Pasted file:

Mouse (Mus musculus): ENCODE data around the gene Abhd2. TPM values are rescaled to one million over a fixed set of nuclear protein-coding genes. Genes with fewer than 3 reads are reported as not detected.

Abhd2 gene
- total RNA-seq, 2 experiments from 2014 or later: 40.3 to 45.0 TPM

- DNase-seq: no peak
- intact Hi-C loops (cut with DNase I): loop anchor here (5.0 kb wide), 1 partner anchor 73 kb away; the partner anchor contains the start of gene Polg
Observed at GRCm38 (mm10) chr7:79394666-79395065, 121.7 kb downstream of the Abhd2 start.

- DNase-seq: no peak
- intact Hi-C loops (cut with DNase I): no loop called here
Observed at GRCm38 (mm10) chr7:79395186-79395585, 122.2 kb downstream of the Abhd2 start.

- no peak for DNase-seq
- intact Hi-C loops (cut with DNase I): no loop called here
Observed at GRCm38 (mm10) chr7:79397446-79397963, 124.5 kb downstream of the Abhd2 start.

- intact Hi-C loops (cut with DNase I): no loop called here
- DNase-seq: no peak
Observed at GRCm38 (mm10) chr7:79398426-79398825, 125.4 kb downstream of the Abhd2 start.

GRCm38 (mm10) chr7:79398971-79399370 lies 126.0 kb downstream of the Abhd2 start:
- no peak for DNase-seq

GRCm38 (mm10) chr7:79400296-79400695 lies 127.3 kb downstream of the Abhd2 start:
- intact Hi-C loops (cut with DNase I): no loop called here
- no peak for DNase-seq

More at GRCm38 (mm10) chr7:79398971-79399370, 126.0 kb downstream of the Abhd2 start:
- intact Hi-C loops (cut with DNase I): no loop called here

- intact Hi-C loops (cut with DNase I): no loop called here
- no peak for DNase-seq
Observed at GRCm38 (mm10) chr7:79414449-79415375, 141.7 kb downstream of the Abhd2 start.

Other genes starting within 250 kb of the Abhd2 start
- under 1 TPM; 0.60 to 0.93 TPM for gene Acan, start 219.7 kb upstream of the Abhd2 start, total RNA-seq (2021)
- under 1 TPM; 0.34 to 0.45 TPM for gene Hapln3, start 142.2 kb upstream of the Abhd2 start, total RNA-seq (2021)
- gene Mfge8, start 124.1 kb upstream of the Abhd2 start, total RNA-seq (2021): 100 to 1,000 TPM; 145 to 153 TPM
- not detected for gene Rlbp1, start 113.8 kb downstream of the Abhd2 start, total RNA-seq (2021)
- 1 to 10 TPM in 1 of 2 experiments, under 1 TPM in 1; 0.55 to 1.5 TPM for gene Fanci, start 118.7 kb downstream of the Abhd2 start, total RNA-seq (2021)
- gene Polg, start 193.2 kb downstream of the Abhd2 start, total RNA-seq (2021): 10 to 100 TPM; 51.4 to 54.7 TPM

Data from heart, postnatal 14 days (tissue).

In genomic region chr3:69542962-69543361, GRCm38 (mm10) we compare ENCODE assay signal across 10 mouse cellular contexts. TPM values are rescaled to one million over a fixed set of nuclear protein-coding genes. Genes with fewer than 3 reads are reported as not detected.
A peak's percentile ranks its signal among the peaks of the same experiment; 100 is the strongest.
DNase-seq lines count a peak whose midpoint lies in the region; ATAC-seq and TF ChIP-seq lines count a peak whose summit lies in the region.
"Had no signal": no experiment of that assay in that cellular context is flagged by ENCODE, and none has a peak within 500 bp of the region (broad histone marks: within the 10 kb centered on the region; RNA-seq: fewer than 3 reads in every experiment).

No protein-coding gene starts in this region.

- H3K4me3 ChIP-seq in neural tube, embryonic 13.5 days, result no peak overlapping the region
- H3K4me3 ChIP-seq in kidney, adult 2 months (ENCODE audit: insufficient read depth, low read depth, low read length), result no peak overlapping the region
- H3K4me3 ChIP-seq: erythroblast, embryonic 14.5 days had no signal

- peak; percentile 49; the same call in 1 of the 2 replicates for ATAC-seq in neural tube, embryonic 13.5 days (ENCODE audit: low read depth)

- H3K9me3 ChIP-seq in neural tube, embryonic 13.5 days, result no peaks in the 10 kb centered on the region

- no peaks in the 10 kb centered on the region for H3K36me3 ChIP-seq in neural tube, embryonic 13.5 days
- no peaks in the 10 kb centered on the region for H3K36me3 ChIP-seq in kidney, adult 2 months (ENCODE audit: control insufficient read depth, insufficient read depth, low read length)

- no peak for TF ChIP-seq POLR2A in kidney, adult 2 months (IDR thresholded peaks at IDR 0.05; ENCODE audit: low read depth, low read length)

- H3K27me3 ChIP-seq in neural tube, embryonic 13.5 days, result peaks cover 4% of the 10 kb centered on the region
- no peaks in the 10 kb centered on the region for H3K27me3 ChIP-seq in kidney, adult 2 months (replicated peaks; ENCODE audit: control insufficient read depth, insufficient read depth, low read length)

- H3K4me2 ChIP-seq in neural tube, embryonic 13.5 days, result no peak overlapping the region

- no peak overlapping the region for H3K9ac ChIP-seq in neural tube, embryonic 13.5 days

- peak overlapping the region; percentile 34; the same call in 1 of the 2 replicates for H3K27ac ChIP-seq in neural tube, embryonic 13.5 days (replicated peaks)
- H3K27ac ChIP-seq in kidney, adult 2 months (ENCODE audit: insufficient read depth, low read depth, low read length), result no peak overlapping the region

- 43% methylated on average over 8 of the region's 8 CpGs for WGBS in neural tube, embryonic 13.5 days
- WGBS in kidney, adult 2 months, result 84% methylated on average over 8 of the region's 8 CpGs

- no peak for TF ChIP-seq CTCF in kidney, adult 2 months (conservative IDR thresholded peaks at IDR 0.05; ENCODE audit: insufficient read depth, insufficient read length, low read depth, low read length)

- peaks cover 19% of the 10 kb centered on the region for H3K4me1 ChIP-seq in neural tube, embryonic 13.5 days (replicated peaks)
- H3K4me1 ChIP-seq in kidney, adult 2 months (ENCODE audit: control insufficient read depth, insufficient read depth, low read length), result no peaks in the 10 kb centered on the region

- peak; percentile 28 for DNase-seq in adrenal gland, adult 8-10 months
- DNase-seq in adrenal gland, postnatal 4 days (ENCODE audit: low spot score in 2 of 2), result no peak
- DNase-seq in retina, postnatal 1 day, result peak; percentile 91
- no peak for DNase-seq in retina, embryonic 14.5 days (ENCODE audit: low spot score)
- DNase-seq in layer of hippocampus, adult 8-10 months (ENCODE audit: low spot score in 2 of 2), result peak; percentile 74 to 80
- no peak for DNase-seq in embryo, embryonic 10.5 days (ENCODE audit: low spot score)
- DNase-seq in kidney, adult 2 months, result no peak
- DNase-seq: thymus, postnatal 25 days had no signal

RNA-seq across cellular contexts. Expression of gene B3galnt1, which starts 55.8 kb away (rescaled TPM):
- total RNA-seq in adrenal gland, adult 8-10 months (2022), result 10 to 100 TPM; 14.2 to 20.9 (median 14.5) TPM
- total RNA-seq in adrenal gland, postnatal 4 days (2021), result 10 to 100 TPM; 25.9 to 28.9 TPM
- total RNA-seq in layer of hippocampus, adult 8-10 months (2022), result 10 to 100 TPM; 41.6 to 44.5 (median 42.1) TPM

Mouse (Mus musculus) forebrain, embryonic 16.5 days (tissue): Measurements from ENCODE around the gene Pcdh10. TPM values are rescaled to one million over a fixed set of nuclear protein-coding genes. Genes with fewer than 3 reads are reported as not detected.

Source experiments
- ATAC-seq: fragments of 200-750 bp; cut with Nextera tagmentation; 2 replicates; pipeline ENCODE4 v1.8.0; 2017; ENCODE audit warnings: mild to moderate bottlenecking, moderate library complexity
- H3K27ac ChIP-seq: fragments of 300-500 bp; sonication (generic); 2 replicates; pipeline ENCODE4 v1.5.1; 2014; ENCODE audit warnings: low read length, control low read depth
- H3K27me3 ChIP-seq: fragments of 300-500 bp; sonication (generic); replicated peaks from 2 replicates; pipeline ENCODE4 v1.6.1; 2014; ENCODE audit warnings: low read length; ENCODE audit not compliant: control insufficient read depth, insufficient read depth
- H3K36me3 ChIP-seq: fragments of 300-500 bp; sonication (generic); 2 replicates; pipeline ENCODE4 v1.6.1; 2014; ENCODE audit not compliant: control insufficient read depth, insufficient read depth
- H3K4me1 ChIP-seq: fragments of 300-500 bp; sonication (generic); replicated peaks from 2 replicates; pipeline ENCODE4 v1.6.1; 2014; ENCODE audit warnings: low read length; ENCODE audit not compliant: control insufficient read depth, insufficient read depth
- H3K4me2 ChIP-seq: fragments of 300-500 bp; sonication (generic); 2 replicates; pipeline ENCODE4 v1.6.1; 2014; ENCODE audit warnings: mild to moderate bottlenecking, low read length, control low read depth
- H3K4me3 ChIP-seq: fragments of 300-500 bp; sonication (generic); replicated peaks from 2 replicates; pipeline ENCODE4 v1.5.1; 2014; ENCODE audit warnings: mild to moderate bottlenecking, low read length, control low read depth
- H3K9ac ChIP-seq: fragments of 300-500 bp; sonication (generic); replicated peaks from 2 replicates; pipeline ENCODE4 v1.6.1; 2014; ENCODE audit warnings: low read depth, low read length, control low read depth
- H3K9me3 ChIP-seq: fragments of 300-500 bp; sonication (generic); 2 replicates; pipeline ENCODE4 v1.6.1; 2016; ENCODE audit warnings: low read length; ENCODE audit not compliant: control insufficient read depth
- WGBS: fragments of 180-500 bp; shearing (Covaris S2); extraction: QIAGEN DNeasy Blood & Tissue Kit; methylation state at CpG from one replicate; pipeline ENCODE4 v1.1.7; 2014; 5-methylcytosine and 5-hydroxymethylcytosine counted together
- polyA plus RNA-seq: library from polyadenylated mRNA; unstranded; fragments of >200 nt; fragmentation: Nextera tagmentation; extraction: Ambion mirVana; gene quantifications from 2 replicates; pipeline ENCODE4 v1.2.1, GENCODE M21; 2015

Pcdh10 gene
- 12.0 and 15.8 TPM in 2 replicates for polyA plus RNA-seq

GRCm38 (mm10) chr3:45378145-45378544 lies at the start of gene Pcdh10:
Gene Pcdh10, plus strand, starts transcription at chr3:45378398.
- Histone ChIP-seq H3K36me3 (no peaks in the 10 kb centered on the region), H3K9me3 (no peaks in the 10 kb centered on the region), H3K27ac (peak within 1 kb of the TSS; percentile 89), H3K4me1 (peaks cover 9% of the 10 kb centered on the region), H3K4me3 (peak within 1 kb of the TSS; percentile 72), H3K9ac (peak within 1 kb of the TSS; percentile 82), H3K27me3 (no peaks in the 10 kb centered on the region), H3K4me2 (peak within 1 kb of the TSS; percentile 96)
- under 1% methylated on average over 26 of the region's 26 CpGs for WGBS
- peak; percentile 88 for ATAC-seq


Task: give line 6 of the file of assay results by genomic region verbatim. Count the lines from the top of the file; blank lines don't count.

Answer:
Observed at GRCm38 (mm10) chr7:79394666-79395065, 121.7 kb downstream of the Abhd2 start.